A Caribbean Cocktail of Speciality Drinks

December 17 2014 by Relevance

The Caribbean is home to the world’s best rum.

It’s hard to argue with such a statement, with the likes of Havana Club from Cuba and Mount Gay from Barbados some of the most beloved and popular rum names on earth.

Whilst yes, the Caribbean is a rum-lovers paradise, it’s easy to forget the array of other speciality drinks to be enjoyed whilst cruising the islands on your charter yacht, from locally brewed beers to imaginative cocktails and brightly coloured spirits.

Here’s a guide to the drinks to consider adding to your Caribbean yacht charter menu.

Curaçao

One of the most recognisable spirits in the world thanks to its often distinctive blue colour, Curaçao (the spirit) originates from Curaçao, the tiny island off the coast of Venezuela, which, along with neighbours Aruba and Bonaire, forms the Dutch Antilles. The liqueur, which dates from the 19th century, gets its orange-like flavour from the laraha citrus fruit which is found on the island and is commonly coloured blue, orange or red.  Very similar to Triple Sec, curaçao is a key ingredient in a Mai Tai and a Blue Margarita.

Beer

Whilst you can guarantee that your favourite brand of international beer, such as Heineken and Budweiser, will be available as you cruise the Caribbean, why not take some time discovering the myriad of local beers brewed in the islands? Jamaica’s Red Stripe, Trinidad & Tobago’s Carib, the Bahama’s Kalik, Wadadli from Antigua and the ubiquitous Presidente from the Dominican Republic are just a selection of the names to look out for. The islands mainly produce lagers, arguably a more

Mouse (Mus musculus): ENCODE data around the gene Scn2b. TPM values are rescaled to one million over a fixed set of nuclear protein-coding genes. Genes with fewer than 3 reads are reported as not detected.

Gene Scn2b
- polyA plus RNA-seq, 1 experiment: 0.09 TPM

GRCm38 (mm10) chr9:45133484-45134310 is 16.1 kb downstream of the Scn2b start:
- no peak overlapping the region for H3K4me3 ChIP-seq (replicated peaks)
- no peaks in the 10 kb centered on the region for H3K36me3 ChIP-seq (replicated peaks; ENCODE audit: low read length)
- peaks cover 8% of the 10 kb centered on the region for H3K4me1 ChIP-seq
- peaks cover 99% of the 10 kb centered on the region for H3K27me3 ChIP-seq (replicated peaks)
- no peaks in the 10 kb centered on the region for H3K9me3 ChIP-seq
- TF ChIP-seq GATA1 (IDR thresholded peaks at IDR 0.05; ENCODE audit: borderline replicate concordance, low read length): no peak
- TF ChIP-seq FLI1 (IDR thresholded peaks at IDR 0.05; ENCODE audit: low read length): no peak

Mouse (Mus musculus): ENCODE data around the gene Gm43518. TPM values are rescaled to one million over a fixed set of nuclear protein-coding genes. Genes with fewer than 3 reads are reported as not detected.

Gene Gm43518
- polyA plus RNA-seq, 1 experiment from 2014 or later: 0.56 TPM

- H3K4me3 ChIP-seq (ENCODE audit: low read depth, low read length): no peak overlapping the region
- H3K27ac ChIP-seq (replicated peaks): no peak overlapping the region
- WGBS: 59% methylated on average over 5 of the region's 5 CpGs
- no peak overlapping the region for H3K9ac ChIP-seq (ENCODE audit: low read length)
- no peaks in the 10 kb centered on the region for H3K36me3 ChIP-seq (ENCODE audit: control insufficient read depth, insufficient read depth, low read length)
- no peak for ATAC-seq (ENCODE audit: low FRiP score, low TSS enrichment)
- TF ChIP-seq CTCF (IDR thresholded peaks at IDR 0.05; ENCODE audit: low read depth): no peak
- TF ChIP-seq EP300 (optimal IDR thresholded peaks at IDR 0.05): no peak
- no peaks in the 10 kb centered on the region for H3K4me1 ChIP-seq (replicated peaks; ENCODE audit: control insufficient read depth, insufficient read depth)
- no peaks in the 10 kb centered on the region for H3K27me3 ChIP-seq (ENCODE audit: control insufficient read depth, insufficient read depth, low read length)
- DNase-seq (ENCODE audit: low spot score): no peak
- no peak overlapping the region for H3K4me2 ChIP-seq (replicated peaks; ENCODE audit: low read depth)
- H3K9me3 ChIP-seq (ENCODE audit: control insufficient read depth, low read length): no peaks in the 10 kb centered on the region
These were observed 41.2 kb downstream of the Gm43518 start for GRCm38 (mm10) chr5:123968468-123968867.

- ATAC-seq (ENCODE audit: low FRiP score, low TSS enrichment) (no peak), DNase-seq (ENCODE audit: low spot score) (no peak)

refreshing match for sunny days spent by the water than a heavier stout, although the odd pint of Guinness can be found.

Rum

Synonymous with the Caribbean, this spirit, most often made from sugar cane molasses, is an integral part of Caribbean culture and the first known production dates back to the 17th century. Lighter rums, such as Cuba’s Bacardi, are often used as mixers in a mind-boggling array of rum based cocktails, whilst darker rums, like Barbados’ Mount Gay, are more often drunk neat. A new category of aged and premium Caribbean rums is also finding their way onto the menus of the trendiest cocktail bars in London and New York, such as Appleton’s from Jamaica. Mojito’s, daiquiri’s and piña colada’s are just some of the better known rum-based cocktails.

The islands of Martinique and Guadeloupe are famous for their rhum agricole, made from cane juice rather than molasses. It’s a key ingredient in ti punch and no Caribbean yacht charter is complete without indulging in a glass or two.